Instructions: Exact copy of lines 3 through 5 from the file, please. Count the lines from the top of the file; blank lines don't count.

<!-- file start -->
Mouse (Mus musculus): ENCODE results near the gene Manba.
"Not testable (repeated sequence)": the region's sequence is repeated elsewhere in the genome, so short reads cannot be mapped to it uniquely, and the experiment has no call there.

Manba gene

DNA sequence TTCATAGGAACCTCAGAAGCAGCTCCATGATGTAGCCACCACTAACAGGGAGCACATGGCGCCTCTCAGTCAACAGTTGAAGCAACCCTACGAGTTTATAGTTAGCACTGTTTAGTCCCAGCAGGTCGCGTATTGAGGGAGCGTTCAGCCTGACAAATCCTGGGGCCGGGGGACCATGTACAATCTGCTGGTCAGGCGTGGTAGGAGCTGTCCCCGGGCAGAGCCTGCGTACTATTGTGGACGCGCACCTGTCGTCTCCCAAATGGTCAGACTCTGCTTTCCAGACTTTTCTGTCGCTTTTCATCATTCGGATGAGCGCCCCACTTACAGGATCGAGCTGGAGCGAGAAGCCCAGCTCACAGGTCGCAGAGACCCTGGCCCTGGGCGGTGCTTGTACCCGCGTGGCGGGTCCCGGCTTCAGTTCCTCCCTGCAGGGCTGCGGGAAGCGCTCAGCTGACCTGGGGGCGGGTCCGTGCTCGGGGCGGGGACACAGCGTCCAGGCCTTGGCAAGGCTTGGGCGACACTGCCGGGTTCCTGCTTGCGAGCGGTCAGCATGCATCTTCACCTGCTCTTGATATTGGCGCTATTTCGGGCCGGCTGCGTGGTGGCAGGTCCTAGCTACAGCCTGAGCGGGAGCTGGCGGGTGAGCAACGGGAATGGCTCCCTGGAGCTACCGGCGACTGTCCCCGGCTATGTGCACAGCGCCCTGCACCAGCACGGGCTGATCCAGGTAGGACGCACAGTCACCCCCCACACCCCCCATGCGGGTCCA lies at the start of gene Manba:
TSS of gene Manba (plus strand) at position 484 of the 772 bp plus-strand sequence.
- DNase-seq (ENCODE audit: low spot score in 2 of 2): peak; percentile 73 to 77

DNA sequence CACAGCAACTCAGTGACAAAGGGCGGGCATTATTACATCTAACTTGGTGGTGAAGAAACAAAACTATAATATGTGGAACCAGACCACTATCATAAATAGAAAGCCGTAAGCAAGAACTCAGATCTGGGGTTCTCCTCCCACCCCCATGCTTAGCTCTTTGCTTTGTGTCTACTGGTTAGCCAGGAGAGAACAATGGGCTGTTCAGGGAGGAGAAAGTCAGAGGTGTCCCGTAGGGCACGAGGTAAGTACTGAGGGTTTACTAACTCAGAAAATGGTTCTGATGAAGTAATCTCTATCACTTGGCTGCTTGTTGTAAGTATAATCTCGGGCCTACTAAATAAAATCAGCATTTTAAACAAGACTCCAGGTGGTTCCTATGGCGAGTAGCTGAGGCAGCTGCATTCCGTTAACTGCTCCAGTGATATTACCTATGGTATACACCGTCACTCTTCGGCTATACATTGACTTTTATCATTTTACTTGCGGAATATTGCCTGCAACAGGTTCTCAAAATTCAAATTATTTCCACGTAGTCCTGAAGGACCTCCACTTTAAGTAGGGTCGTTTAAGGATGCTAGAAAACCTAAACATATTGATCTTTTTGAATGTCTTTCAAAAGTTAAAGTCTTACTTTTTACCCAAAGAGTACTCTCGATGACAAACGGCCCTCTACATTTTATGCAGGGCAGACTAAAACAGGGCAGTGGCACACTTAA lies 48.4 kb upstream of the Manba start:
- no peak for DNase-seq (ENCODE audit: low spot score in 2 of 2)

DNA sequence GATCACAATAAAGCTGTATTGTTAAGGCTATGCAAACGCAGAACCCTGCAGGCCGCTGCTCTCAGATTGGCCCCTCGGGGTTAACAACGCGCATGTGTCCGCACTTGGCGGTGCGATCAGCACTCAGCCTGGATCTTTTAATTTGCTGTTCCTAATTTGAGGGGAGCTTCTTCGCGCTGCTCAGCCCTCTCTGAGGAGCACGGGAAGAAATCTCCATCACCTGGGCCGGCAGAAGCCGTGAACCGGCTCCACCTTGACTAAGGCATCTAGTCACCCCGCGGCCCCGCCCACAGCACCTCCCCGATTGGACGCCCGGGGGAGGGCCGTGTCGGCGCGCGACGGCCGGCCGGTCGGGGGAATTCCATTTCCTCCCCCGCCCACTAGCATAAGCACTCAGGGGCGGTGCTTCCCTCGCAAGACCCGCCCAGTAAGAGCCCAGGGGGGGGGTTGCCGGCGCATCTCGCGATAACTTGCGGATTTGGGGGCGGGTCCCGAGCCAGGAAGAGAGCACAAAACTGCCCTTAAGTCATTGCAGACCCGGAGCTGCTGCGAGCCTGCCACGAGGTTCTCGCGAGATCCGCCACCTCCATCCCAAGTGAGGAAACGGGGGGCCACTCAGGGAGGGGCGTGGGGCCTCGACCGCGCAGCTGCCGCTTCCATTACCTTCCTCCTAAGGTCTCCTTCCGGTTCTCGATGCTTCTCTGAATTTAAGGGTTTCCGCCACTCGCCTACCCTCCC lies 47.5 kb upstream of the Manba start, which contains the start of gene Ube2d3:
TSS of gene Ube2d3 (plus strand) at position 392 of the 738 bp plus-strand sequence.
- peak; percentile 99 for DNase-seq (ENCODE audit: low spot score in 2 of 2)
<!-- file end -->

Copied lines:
Manba gene

DNA sequence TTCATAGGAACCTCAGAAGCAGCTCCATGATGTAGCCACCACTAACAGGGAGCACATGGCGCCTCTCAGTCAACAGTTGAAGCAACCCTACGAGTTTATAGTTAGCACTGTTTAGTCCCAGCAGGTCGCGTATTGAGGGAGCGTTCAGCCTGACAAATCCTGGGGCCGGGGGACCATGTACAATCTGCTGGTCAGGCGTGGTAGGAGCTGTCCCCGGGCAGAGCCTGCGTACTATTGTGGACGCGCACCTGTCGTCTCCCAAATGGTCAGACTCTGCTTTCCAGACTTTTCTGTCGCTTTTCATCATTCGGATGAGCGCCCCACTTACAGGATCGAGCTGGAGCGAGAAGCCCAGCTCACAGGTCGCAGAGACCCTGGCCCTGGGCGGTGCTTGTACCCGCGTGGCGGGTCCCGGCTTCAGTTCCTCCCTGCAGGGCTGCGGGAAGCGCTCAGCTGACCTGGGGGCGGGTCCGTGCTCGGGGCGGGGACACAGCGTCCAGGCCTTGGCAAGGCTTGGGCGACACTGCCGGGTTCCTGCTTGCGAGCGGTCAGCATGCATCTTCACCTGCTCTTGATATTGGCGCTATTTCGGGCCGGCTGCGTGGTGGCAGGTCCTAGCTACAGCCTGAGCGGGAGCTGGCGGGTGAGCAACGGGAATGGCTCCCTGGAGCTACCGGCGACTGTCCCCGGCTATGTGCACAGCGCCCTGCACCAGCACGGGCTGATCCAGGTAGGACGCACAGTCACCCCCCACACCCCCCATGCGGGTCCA lies at the start of gene Manba:
TSS of gene Manba (plus strand) at position 484 of the 772 bp plus-strand sequence.